Buckland’s history of library evolution (paper library; automated library; electronic library) seems like a manifesto in search of a cause. In 1992, the author recognized that a hyperlinked library was probable (although the term is not used here), and that in the future most people will be able to locate information quickly by themselves. This paper reflects uncertainly about the future of libraries (book repositories) and librarianship (the keepers of the books) at the dawning of digital data accessibility.

By 2007, the shift from librarian-defined library toward a user-defined library is gaining ground. Casey & Savastinuk examine why people do NOT use libraries, and established guidelines for creating programming and/or collections to better serve those information communities. This is the beginning of moving libraries away from being “sacred institutions” and toward becoming community partners in education, social networking, and economic development. Like any savvy business person, librarians needed to think less about the “ideal” collection or program, and more about providing what the customers require.

Mathews brings entrepreneurship and librarianship face-to-face. All entrepreneurs embrace change. This is the nature of striking out on your own. Change happens every second of every day, whether or not we like it! Why not embrace that, and use that in our library operations. Evolution is natural and inevitable. Let’s divorce our thinking from the way it has always been done. Let’s hone our questioning and listening ability to hear what needs to be done and then do that!

All of these readings resonate strongly for me as a library director. Since I arrived at my little library, I have been practicing (and demonstrating for our volunteers) what I call “boutique librarianship.”  While I do written surveys (on paper and online) several times each year, I find it much more valuable to get to know our guests and make sure that the library provides what they require. For some, that is indeed great books. For many others, the library is a place for conversation, discourse, debate, and even light-hearted gossip about television shows or celebrities. For others, the library is the only reliable place to use the internet and stay connected with the people they love, or the services they require. This does not mean that we can always provide whatever they desire right away. It does mean that they leave our building knowing that their needs and wishes have been heard, and that action will be taken to fulfill those needs and wishes as resources become available. The end result of this type of service?  More resources ‘magically’ become available!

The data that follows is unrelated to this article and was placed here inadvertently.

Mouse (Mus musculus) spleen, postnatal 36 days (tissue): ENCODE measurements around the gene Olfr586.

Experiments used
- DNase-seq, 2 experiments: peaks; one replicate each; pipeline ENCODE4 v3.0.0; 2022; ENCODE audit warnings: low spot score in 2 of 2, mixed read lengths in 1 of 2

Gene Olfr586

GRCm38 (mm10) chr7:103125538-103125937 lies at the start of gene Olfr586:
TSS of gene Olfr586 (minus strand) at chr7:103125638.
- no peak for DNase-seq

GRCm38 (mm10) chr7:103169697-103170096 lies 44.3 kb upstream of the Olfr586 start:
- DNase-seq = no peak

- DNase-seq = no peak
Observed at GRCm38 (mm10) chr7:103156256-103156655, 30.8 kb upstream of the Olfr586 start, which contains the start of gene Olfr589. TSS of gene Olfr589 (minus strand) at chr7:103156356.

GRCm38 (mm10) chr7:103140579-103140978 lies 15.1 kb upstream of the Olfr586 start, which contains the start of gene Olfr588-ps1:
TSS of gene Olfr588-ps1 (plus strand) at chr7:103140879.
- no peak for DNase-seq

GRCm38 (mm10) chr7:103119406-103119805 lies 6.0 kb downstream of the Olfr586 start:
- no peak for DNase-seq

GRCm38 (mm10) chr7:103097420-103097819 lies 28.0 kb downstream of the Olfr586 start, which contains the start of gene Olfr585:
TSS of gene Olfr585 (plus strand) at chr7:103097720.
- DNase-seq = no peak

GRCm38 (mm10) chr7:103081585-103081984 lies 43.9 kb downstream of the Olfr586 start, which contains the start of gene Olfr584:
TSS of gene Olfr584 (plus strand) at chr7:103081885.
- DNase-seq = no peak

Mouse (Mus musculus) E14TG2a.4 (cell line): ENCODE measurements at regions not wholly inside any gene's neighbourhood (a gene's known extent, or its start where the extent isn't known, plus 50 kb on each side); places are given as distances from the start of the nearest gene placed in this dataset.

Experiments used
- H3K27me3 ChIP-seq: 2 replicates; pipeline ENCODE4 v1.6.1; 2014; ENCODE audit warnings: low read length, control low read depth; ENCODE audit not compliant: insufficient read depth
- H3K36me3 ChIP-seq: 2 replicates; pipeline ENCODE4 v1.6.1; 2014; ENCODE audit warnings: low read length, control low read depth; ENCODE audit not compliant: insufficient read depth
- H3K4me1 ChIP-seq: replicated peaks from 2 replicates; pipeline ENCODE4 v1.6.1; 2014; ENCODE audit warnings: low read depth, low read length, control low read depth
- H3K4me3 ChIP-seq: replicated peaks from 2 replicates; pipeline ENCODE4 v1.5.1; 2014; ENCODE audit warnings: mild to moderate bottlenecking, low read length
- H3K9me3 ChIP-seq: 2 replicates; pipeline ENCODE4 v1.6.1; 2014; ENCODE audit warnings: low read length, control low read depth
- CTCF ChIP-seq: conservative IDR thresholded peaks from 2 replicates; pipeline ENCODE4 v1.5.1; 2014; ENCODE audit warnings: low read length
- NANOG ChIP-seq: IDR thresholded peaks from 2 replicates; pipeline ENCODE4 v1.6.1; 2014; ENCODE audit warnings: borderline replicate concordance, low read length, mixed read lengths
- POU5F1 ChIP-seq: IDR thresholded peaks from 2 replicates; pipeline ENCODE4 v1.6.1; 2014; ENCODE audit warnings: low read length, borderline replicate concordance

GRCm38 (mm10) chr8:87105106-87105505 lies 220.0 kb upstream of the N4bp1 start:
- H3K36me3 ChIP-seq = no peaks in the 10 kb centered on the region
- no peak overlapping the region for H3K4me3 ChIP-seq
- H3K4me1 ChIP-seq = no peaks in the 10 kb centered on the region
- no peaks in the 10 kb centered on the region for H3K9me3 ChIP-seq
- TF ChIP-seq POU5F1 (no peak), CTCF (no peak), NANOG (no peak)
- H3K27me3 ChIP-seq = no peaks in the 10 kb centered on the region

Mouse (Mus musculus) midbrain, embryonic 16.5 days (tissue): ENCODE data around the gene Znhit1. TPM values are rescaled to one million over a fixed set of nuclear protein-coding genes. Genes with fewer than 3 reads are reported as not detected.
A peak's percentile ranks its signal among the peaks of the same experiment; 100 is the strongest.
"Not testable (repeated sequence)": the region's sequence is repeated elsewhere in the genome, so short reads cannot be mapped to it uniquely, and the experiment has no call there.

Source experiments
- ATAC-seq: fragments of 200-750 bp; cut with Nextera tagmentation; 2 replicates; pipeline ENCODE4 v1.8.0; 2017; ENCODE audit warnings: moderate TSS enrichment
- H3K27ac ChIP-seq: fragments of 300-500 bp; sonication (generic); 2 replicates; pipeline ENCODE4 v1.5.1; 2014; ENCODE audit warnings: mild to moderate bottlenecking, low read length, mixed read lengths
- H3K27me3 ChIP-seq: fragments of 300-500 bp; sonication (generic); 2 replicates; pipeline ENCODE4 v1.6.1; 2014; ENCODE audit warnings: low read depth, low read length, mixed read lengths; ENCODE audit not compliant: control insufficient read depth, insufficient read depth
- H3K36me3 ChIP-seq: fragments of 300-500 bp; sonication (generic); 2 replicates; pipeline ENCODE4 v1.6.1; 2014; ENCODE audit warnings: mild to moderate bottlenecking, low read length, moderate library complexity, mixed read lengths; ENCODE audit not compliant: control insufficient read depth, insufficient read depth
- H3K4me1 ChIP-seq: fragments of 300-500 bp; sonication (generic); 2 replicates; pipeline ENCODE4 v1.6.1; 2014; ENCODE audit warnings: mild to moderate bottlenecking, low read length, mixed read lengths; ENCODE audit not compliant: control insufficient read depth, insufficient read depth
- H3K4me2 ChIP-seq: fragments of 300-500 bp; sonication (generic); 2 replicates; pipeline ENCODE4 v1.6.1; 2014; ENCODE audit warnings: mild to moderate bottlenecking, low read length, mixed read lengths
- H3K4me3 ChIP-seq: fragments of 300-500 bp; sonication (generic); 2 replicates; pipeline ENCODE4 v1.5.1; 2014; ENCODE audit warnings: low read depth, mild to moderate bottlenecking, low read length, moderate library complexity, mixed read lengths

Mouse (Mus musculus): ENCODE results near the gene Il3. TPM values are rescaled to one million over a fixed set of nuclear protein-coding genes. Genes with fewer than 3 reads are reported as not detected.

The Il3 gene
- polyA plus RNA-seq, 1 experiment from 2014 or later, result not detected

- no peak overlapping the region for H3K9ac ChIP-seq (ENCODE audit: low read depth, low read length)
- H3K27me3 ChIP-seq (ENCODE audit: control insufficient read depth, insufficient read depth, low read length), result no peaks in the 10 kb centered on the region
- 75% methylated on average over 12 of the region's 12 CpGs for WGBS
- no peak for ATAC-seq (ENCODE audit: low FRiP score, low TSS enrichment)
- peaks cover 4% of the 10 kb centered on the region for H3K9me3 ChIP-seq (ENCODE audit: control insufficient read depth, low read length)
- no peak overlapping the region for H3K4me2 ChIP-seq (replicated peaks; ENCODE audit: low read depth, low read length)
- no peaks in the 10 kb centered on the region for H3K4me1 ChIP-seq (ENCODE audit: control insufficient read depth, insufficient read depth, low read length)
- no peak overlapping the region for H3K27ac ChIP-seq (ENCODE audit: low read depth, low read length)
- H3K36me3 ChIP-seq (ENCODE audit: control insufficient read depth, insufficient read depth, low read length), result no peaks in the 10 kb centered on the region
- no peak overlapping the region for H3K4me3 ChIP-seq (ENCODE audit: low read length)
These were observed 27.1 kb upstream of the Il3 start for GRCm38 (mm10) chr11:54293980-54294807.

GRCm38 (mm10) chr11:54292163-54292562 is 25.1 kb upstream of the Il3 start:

I teach our volunteers to greet everyone who enters the door as a guest. To ask if there is something in particular they would like to find or to do or to learn today. To ask questions, spark conversations, make introductions with other guests, make people feel that this is a warm and welcoming place with folks who really care.  When I go into the community, I am always advocating for the library. I always ask strangers if they use their local library, and if they do not, I ask why. When I assist someone with technology, I ask more questions. I invite them to visit again for personal instruction. I ask if they would enjoy a class or workshop on what they are investigating. I build programs around what people in the community find interesting. This is easy in our small community. Is boutique librarianship possible in large urban communities? I learned these skills working in a five-star hotel in a large urban community. Sure. It’s possible.

The thing is, you never know how any person could appreciate your personal interest. You never know how your kind interaction might come back to you and your organization in a positive way.

Beware. The inverse is also true, as all entrepreneurs know from harsh experience. Treat one person with lack of respect or with unkindness and you open the door to many recurring negative experiences. For example, I have several volunteers who are especially hung up on “how things look” or “how people look.” One day a woman entered the library. She was unkempt. She wore dirty, torn overalls and barn boots. Her hair was wild. Her manner of speaking was brusque. She entered with the loud announcement that she had often passed the library but never come in because the library was never open. My volunteer practically attacked her at the entry to the library and told her off. I was new to the library, but not to guest services. I came forward from where I was working and put myself between the volunteer and this guest. The volunteer retreated behind the circulation desk, as I invited the guest to tour the library with me, and as we walked, I asked many questions. After about 30 minutes, the guest was relaxed, impressed with our facilities, our collections, and our programming. Would she return? On that day, I did not know if my actions could overcome her first impression.

Why is all this important?  It turns out that this woman owns extensive ocean-front properties here, and in her hometown on Long Island. She is well-educated and well-connected. She also enjoys gardening.

Never, never, never judge people by the superficial. It will bite you in the ass. Every time.